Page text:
Posted on August 11, 2020
When the Pac-12 came out with its condensed football schedule just over a week ago, it looked like college sports fans would see their teams take the field for at least some competition beginning in September.
At the time, Commissioner Larry Scott said that the schedules for the other fall sports would be coming out within a “few days.” That never happened.
And now all sports are on hold until at least January 1, 2021.
Just hours after the Big Ten announced that fall sports would not be played, the Pac-12 took an even bigger step. All fall sports were put on hold and winter teams will not be allowed to compete until the new year at the earliest.
The decision effectively wipes out all non-conference games for women’s basketball and disrupts the 20-game schedule that was being introduced for the men.
“This was an extremely difficult and painful decision that we know will have important impacts on our student athletes, coaches, administrators and our fans,” Scott said. “And I know nothing that we can say will ease some of that disappointment, especially for some of our seniors.”
While the decision was difficult, it was not contentious according to University of Oregon President Michael Schill. The presidents and chancellors of the 12 institutions cast an unanimous vote.
“There was no big drama, there were no fights, there were no disagreements,” Schill said. “Probably the biggest disagreement that we had was over the wording of the press release—should a ‘the’ be an ‘a’ or something like that. We’re all in this together.”
The Conference representatives were also steadfast in their insistence that the issue was not liability, even if some student-athletes were willing to waive liability in order to be able to play.
“It is not an option because our responsibilities are not about liabilities, our responsibility is about accountability to these student athletes and their families, short and long term,” Arizona State Athletic Director Ray Anderson said.
“So we can’t waive our duties and obligation to protect them by the science and the medicine. We’re not driven by lawyers who say, well, we’ll relieve your liability. That’s not what floats the boat in this conference.”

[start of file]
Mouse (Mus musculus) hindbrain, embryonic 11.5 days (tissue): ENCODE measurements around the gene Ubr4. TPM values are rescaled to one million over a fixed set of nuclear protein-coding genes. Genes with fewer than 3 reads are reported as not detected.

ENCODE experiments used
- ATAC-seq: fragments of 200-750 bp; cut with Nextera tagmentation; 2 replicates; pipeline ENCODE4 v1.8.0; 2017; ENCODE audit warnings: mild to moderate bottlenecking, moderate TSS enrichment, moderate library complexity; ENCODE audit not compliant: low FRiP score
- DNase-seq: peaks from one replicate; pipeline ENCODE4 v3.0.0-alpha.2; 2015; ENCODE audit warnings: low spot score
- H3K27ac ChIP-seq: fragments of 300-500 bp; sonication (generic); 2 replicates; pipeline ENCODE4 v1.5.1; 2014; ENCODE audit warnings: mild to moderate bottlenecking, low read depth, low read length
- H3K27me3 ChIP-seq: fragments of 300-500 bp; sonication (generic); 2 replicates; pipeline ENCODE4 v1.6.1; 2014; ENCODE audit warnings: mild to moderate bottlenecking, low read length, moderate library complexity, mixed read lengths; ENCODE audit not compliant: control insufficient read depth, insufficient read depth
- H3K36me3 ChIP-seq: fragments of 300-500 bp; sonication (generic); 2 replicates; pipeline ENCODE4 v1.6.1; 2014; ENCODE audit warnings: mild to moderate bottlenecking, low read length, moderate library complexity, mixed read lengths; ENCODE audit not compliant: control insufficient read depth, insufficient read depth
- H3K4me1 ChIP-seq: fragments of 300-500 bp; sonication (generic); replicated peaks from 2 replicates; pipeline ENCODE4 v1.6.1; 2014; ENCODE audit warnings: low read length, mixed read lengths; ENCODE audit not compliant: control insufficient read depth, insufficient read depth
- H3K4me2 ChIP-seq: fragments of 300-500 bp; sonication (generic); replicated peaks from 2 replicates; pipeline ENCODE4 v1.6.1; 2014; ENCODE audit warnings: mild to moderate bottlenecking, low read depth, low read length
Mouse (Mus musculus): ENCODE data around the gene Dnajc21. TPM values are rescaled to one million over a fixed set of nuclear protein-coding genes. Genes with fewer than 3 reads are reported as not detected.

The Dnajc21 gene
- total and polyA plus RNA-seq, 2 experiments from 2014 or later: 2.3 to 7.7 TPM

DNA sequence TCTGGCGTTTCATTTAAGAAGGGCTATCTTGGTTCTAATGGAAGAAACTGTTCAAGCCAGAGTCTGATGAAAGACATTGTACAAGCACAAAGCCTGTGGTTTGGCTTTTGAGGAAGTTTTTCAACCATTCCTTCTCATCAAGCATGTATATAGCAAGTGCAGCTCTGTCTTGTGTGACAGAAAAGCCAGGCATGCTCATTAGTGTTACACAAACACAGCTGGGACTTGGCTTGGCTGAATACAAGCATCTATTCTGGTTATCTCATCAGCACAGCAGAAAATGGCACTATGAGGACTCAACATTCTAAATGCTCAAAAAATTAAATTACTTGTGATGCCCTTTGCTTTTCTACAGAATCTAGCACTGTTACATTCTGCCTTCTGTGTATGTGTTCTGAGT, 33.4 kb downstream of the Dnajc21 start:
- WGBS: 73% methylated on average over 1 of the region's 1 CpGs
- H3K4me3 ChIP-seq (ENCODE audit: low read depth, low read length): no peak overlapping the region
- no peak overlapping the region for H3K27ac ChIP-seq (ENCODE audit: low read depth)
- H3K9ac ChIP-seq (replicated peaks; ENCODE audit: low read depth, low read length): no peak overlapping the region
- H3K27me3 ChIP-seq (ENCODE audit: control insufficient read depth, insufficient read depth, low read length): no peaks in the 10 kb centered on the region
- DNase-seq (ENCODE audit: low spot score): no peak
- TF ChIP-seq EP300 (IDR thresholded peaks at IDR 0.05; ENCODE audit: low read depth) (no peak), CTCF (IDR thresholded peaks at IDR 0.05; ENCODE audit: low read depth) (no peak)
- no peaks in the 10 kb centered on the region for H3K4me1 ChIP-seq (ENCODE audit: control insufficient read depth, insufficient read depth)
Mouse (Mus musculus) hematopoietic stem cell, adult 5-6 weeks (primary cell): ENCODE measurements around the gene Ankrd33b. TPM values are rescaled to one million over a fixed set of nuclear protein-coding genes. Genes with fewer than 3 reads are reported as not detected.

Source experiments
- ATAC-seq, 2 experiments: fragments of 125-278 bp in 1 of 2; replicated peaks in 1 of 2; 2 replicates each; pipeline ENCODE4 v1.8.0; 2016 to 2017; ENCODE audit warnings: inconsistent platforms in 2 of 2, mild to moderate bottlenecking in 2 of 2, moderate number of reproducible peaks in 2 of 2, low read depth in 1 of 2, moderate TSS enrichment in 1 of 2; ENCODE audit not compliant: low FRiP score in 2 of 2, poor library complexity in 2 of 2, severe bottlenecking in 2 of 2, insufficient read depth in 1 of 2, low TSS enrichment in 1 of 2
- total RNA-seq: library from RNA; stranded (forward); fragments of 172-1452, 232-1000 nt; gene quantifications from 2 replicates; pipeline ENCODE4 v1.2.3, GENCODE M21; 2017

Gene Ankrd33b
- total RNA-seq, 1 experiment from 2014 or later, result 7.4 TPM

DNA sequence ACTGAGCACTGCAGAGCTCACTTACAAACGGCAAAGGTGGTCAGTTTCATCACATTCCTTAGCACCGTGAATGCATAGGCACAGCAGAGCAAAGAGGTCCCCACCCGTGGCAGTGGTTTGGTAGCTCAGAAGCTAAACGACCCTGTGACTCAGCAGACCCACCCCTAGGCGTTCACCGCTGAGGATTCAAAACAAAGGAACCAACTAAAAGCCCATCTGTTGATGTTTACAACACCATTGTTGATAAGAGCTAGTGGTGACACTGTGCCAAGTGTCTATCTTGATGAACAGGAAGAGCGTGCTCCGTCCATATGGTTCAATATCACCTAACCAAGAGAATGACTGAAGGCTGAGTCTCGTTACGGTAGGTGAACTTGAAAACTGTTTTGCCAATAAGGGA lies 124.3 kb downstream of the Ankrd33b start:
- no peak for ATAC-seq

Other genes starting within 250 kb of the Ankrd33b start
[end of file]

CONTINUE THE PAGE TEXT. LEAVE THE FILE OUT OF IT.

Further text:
The science and medicine that most concerned the conference was community transmission rates in some Pac-12 communities.
There has been particular concern in parts of California and Arizona. Although the state of California recently released guidelines for that state and the state of Arizona said that the Tucson area was close to meeting guidelines for the next phase of re-opening, the medical advisory group still had concerns.
One of those concerns is the possible effects of COVID-19 on heart function and the risks that would pose to athletes. This buys the Conference time to gather more data.
“Certainly, we’ll have more time to follow people who are in this age population who get this illness and determine who has had short term complications from it and, and get a better sense of what the prevalence of that is, is it one percent, is it five percent, is it 20 percent,” said Dr. Doug Aukerman, the Senior Associate Athletic Director for Sports Medicine at Oregon State.
“This virus is not going to change how it attacks the receptors in the lung tissue or in the myocardium. What hopefully will change is the prevalence and how much the virus is out there. And also, you know, how easy are we able to test.
“New testing technologies hopefully will become available to where we can do even more testing and more rapid testing,” Aukerman continued, adding that testing is still a problem in some areas and they did not want to put stress on local health care resources.
For now, it will be up to each school to determine how training progresses, but student-athletes will have access to all support that they would otherwise receive, Scott said.
The Conference will encourage the NCAA to grant eligibility relief, much as it did after spring sports were halted across the country.
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